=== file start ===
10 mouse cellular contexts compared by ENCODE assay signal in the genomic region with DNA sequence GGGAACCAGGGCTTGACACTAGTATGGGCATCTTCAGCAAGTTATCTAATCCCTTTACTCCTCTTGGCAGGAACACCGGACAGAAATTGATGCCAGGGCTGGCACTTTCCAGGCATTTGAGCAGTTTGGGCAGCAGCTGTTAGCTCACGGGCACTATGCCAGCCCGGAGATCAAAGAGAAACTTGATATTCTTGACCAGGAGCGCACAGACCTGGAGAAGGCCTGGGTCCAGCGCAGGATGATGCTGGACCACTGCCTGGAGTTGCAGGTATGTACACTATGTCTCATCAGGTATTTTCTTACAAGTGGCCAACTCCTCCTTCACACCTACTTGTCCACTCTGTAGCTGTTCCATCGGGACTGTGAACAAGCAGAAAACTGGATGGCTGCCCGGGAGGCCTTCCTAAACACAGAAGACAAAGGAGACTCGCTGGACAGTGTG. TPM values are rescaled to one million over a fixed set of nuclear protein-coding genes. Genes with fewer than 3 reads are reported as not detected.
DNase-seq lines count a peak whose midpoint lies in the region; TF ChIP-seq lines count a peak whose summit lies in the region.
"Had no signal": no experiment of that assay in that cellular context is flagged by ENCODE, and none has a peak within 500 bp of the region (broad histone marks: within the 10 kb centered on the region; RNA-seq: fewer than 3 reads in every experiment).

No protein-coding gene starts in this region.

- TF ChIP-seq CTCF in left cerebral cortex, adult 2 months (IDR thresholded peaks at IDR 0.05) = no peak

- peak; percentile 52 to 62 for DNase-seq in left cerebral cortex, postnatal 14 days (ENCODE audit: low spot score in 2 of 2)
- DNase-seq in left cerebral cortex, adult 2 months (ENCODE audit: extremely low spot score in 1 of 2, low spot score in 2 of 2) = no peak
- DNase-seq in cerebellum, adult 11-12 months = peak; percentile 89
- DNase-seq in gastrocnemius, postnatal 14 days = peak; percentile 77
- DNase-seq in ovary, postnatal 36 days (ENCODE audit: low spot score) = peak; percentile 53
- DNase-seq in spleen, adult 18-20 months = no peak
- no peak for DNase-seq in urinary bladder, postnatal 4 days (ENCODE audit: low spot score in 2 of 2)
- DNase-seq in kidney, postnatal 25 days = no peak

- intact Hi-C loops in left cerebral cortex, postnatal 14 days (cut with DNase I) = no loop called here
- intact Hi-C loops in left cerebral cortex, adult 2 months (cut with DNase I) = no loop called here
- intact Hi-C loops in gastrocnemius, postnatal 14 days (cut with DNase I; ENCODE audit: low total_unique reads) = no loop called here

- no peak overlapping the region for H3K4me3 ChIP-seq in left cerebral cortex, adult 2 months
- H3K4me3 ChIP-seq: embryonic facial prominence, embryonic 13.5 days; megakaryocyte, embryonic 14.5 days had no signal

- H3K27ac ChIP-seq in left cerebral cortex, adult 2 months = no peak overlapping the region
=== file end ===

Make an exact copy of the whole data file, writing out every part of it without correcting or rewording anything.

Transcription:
10 mouse cellular contexts compared by ENCODE assay signal in the genomic region with DNA sequence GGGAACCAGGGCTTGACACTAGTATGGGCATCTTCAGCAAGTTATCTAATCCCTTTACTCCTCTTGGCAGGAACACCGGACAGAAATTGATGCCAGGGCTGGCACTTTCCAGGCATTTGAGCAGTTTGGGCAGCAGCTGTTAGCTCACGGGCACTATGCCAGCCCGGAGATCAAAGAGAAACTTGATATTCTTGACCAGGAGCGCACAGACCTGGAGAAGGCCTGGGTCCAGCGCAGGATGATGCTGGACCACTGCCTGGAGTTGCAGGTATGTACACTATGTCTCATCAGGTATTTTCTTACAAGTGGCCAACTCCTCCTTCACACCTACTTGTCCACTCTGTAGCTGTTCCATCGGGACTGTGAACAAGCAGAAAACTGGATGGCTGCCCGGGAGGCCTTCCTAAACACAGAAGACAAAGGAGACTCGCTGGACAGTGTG. TPM values are rescaled to one million over a fixed set of nuclear protein-coding genes. Genes with fewer than 3 reads are reported as not detected.
DNase-seq lines count a peak whose midpoint lies in the region; TF ChIP-seq lines count a peak whose summit lies in the region.
"Had no signal": no experiment of that assay in that cellular context is flagged by ENCODE, and none has a peak within 500 bp of the region (broad histone marks: within the 10 kb centered on the region; RNA-seq: fewer than 3 reads in every experiment).

No protein-coding gene starts in this region.

- TF ChIP-seq CTCF in left cerebral cortex, adult 2 months (IDR thresholded peaks at IDR 0.05) = no peak

- peak; percentile 52 to 62 for DNase-seq in left cerebral cortex, postnatal 14 days (ENCODE audit: low spot score in 2 of 2)
- DNase-seq in left cerebral cortex, adult 2 months (ENCODE audit: extremely low spot score in 1 of 2, low spot score in 2 of 2) = no peak
- DNase-seq in cerebellum, adult 11-12 months = peak; percentile 89
- DNase-seq in gastrocnemius, postnatal 14 days = peak; percentile 77
- DNase-seq in ovary, postnatal 36 days (ENCODE audit: low spot score) = peak; percentile 53
- DNase-seq in spleen, adult 18-20 months = no peak
- no peak for DNase-seq in urinary bladder, postnatal 4 days (ENCODE audit: low spot score in 2 of 2)
- DNase-seq in kidney, postnatal 25 days = no peak

- intact Hi-C loops in left cerebral cortex, postnatal 14 days (cut with DNase I) = no loop called here
- intact Hi-C loops in left cerebral cortex, adult 2 months (cut with DNase I) = no loop called here
- intact Hi-C loops in gastrocnemius, postnatal 14 days (cut with DNase I; ENCODE audit: low total_unique reads) = no loop called here

- no peak overlapping the region for H3K4me3 ChIP-seq in left cerebral cortex, adult 2 months
- H3K4me3 ChIP-seq: embryonic facial prominence, embryonic 13.5 days; megakaryocyte, embryonic 14.5 days had no signal

- H3K27ac ChIP-seq in left cerebral cortex, adult 2 months = no peak overlapping the region